Double Mitzvah – Emor

Double Mitzvah Jewrotica Parsha

Written by David Bookbinder. David is an educator and part of the amazing leadership team of Jewrotica. For more of David’s columns, check out Double Mitzvah – Tzav, Double Mitzvah – Shmini, Double Mitzvah – Tazria, Double Mitzvah – Metzora, Double Mitzvah – Acharei Mot, Double Mitzvah – Pesach, and last week’s column Double Mitzvah – Kedoshim.

Rated PG-13

Huh? My gaydar is totally off today…

How can you tell if someone is gay? The internet provided me with a few helpful tips:
for a man (1)

1. owns a lot of shoes and/or grooming products (also, meticulously grooms)
2. likes Cher or Graham Norton and/or watching the Grammys
3. doesn’t like using public toilets
4. talks about gay rights, or quotes Oprah
5. compliments you on your fashion (“Gay men are often very fashionable, so see how clued up he is.”)

for a woman (2)

1. wears masculine clothes
2. likes music or movies featuring gay people or themes
3. has short nails and/or short hair
4. does not wear hardly make-up if at all

While everyone is entitled to their own beliefs, and there are always multiple valid perspectives on any given issue, personally I call bull****. However, it is hard to deny that in the venn diagram of stereotypes and actual characteristics there is a lot of overlap. So what gives? Is this based on truth or total nonsense? As always, our friendly neighborhood parashah, this week Emor (Leviticus 21:1-24:23), has the answer.

Here’s the parashah rundown. There is a long list of rules for the priesthood, among which are: no contact with the dead save for close family, don’t cut the sides of your beards, no gashes in your flesh (tattoos as an ancient form of magic), no uncovered heads (either bald or as a sign of mourning), no tearing clothes (in mourning), no taking God’s name in vain, must marry a virgin, and having a defect/deformity disqualifies you from making an offering. Following this is a list of all the holidays including Shabbat and the famous law of revenge “an eye for an eye and a tooth for a tooth.”(3)

At first glance some of the priestly laws seem at best arbitrary – e.g., no shaving or tearing one’s clothes – and at worst unfair and even offensive. Why should who I want to marry, virgin or otherwise, matter for the priesthood? And if God gave me some kind of deformity then why should that affect my ability to serve as a priest? And what lesson can I, in our modern era, take away from all of this? Offensive or not, these rules point out an unfortunate but very real truth about society – perception is everything.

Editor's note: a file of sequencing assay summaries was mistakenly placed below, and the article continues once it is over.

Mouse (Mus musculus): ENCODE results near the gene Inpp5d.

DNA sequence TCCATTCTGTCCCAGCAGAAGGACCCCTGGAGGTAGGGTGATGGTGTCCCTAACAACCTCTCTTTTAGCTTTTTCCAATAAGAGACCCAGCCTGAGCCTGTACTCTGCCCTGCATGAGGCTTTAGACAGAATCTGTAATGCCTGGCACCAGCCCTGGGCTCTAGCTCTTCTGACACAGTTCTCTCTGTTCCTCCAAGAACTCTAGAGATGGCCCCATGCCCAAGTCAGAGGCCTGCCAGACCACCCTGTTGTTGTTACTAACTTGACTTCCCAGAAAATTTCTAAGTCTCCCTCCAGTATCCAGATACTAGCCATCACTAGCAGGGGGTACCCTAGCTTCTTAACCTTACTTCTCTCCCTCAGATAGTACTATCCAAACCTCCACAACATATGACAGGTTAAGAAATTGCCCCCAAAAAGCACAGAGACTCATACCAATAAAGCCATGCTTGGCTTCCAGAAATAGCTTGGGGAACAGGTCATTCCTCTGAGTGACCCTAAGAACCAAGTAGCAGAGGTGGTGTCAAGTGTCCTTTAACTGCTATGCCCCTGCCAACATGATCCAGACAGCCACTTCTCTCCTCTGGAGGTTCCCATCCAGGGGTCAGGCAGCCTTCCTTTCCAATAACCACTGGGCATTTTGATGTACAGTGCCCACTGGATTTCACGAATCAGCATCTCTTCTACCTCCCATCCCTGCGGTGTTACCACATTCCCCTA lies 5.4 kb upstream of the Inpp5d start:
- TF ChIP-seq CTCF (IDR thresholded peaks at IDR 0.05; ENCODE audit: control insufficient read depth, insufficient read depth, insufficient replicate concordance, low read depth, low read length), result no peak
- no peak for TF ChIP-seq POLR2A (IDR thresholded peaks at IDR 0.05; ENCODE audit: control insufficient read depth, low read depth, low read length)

The priests were looked upon as pseudo-perfection. They represented the mishkan, then the Temple, and by extension God. Therefore they had to be seen as embodying kedusha, holiness, which means embodying Israel’s unique societal notions of the ideal and perfection. Priests didn’t shave because the natural growth of one’s hair is what was seen as holy and perfect (contrary to surrounding cultures like the Canaanites and Egyptians). Marrying a virgin is what was seen as ideal; note that non-priests could marry non-virgins. A person with a deformity of some kind was seen as being deficient in someway and therefore not perfect. While we may not like the specifics, we can understand them in context. These views of what was perfect or ideal represent the reality of that time. And that reality can teach us a lot about our own reality today.

Very much like the society of the Torah, we expect certain groups of people to look or behave in a certain way. Think of the very concept of a ‘gaydar.’ The notion of being able to discern someone’s sexuality simply because of what they look like or how they act seems really offensive. But like I said earlier, if stereotypes are based in truth then what can we do to adjust our perspective?

One thing we can all do is separate the concepts of gender expression and sexuality. What I look like or how I act is not necessarily related to my sexual orientation. The Huffington Post article “Your Gaydar is Broken: Gender Expression Does Not Dictate Sexuality” makes this exact point. The conflation of these two ideas is not simply the media’s fault. It is the fault of every person who restricts another person’s gender expression to their sexuality.

But not all blame can fall on the media; we also have to blame the queer community. While we have pushed the hetero community for the binaries, we have also reinforced other binary identities within the queer community. Men can only wear heels if they’re impersonating women in drag. If they do wear heels, they’re “too feminine” and not wanted by many in this “masc4masc” homonormative world. We also associate sexual preferences with these gender expressions (the more masculine the guy is the more likely we believe he is a “top,” the more feminine the more we believe the person is a “bottom”). But we all need to realize that these are stereotypes and far from the truth when it comes down to daily, individual interactions.(4)

It is up to us to change things for the better. We must realize that gender identity and sexuality are so much more complicated than we sometimes think. The sooner this happens, the sooner we can all live in a more open, welcoming and non-judgmental world where we can be straight, gay, “bisexual, transsexual, queer, homosexual, asexual, pansexual, omnisexual, trisexual, agender, bi-gender, third gender, transgender, transvestite, intersexual, two-spirit, hijra, polyamorous, undecided, questioning, other, [or simply] Human (punctuation edited).”(5)


3. also known as lex talionis

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